Quality Advice Review: Will a two-tier advice system work?
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By Joel Ronchi, CEO, 27th October 2022
A key point made by Paul Barrett in a recent article (“Don’t mind the gap: Why a two-tier advice system will work“) lies in the comment, “The bigger the gap the better, as seen in the UK’s regulatory model where there are independent advisers and restricted advisers, with clearly defined roles and labels.”
Further commentary in the article raises the idea that “Product issuers will be able to better serve their customers by confidently answering personal product-related questions.”
History tells us we need to be cautious when it comes to product-led advice. Very few doubt the Banks and major financial institutions will come back into financial advice in a big way over time – the key will be how and at what speed, based on the legislative landscape.
Industry is adept at “labelling” employee roles so that to the lay person could be mistaken or confused “… between (what are) relevant providers (financial advisers) and non-relevant providers (customer service representatives)”.
The safety net posited by the QAR interim report is that industry will act responsibly because it will be required to do so. History tells us the reality can sometimes be very different.
The Banking Royal Commission highlighted that profit, greed, and personal gain were considered more important than the needs of clients who were simply “numbers” and not people. The financial rewards fort those working in the financial services can sometimes cloud the judgement of individuals and result in “ethical fading” occurring at a systemic level.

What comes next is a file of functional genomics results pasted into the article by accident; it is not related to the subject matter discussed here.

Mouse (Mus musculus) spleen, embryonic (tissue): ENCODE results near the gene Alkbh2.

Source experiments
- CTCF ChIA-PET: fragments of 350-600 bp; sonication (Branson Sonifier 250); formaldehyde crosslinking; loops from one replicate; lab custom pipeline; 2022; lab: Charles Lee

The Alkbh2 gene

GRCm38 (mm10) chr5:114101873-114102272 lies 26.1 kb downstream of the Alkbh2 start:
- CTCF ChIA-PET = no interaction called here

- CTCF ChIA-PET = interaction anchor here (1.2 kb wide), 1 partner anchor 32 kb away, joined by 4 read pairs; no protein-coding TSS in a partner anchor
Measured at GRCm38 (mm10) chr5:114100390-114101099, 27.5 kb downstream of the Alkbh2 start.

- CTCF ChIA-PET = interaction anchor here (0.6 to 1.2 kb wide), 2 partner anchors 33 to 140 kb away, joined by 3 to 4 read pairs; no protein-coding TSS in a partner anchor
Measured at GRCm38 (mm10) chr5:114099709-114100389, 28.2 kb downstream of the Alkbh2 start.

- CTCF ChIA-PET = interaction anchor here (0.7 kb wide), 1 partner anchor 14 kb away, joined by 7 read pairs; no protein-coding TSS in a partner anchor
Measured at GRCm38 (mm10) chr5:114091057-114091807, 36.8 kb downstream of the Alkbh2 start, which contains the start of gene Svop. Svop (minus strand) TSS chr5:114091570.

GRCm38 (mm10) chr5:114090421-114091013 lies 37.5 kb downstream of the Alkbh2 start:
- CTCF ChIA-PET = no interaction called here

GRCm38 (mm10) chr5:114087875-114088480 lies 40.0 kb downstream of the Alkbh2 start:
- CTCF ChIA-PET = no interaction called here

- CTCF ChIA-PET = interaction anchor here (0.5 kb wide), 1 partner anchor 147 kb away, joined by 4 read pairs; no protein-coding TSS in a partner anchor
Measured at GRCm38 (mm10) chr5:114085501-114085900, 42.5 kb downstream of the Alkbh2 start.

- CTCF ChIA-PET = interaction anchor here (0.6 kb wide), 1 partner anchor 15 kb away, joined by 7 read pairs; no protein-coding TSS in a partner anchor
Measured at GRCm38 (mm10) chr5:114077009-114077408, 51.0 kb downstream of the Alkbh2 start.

The Banking Royal Commission highlighted many instances of corporate failure but not so many of individuals being held to account. For many mis-doers, they simply pocketed the salaries and annual bonuses, and moved on.
When the future generation of employees look back at the Commission’s outcomes will they be deterred, or will they be willing to roll the dice for personal gain? Again, history shows us that it only takes a few like-minded individuals, well-placed in such organisations, to cause financial hardships to ordinary Australians.
It’s important to also consider the indirect consequences to those not directly involved – for example, shareholders of AMP have seen their own personal wealth decimated as the share price slide from $5.39 in March 2018 to its current level of $1.19.
There is no doubt that some of the proposals in the interim QAR report mean “Consumers will get better access to affordable personal advice. It may be limited in scope and related only to the product they are already in, but it will meet a need, at a point in time.”
And therein lies the perverse complexity of what has been proposed.
Financial advisers, who carry the industry as a professional, need to carefully ask themselves where they want the professional to head and make their voices heard to maximise the likelihood it evolves in line with the intent that underpins the “good advice” principles.
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